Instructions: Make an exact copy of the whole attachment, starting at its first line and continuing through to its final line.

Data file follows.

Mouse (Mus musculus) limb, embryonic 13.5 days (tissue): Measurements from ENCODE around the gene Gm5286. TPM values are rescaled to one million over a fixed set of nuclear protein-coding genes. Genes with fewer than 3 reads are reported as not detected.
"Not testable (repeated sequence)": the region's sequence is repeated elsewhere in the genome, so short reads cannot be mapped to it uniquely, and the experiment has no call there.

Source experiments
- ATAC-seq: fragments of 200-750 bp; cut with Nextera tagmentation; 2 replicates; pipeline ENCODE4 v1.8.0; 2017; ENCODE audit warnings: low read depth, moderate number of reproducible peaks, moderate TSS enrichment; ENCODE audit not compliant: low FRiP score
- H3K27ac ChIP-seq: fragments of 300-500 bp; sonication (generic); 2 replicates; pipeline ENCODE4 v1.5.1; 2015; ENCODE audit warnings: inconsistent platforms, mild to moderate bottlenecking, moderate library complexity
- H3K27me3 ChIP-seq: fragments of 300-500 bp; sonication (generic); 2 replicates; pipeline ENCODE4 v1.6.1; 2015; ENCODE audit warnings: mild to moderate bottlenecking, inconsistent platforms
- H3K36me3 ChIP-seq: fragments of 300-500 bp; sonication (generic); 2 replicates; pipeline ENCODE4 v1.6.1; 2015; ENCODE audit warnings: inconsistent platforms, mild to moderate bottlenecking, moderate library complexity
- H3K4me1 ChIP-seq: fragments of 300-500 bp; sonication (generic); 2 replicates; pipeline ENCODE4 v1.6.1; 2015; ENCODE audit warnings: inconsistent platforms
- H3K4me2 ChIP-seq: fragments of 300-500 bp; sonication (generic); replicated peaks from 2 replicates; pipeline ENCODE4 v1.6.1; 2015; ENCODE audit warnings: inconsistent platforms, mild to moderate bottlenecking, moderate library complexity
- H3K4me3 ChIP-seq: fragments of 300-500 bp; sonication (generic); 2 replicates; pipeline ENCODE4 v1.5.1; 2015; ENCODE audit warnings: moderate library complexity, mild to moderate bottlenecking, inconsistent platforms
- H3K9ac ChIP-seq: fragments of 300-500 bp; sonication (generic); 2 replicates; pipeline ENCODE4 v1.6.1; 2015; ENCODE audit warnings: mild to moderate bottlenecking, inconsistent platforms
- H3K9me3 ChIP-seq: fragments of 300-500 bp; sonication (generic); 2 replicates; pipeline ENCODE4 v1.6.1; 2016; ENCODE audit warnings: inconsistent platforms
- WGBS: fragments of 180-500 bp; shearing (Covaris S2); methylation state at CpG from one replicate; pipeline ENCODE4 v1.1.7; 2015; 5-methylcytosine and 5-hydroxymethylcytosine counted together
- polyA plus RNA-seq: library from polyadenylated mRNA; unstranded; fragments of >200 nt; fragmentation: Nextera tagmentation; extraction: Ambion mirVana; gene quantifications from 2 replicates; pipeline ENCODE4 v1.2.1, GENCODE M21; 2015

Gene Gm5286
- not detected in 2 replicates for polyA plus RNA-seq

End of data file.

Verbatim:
Mouse (Mus musculus) limb, embryonic 13.5 days (tissue): Measurements from ENCODE around the gene Gm5286. TPM values are rescaled to one million over a fixed set of nuclear protein-coding genes. Genes with fewer than 3 reads are reported as not detected.
"Not testable (repeated sequence)": the region's sequence is repeated elsewhere in the genome, so short reads cannot be mapped to it uniquely, and the experiment has no call there.

Source experiments
- ATAC-seq: fragments of 200-750 bp; cut with Nextera tagmentation; 2 replicates; pipeline ENCODE4 v1.8.0; 2017; ENCODE audit warnings: low read depth, moderate number of reproducible peaks, moderate TSS enrichment; ENCODE audit not compliant: low FRiP score
- H3K27ac ChIP-seq: fragments of 300-500 bp; sonication (generic); 2 replicates; pipeline ENCODE4 v1.5.1; 2015; ENCODE audit warnings: inconsistent platforms, mild to moderate bottlenecking, moderate library complexity
- H3K27me3 ChIP-seq: fragments of 300-500 bp; sonication (generic); 2 replicates; pipeline ENCODE4 v1.6.1; 2015; ENCODE audit warnings: mild to moderate bottlenecking, inconsistent platforms
- H3K36me3 ChIP-seq: fragments of 300-500 bp; sonication (generic); 2 replicates; pipeline ENCODE4 v1.6.1; 2015; ENCODE audit warnings: inconsistent platforms, mild to moderate bottlenecking, moderate library complexity
- H3K4me1 ChIP-seq: fragments of 300-500 bp; sonication (generic); 2 replicates; pipeline ENCODE4 v1.6.1; 2015; ENCODE audit warnings: inconsistent platforms
- H3K4me2 ChIP-seq: fragments of 300-500 bp; sonication (generic); replicated peaks from 2 replicates; pipeline ENCODE4 v1.6.1; 2015; ENCODE audit warnings: inconsistent platforms, mild to moderate bottlenecking, moderate library complexity
- H3K4me3 ChIP-seq: fragments of 300-500 bp; sonication (generic); 2 replicates; pipeline ENCODE4 v1.5.1; 2015; ENCODE audit warnings: moderate library complexity, mild to moderate bottlenecking, inconsistent platforms
- H3K9ac ChIP-seq: fragments of 300-500 bp; sonication (generic); 2 replicates; pipeline ENCODE4 v1.6.1; 2015; ENCODE audit warnings: mild to moderate bottlenecking, inconsistent platforms
- H3K9me3 ChIP-seq: fragments of 300-500 bp; sonication (generic); 2 replicates; pipeline ENCODE4 v1.6.1; 2016; ENCODE audit warnings: inconsistent platforms
- WGBS: fragments of 180-500 bp; shearing (Covaris S2); methylation state at CpG from one replicate; pipeline ENCODE4 v1.1.7; 2015; 5-methylcytosine and 5-hydroxymethylcytosine counted together
- polyA plus RNA-seq: library from polyadenylated mRNA; unstranded; fragments of >200 nt; fragmentation: Nextera tagmentation; extraction: Ambion mirVana; gene quantifications from 2 replicates; pipeline ENCODE4 v1.2.1, GENCODE M21; 2015

Gene Gm5286
- not detected in 2 replicates for polyA plus RNA-seq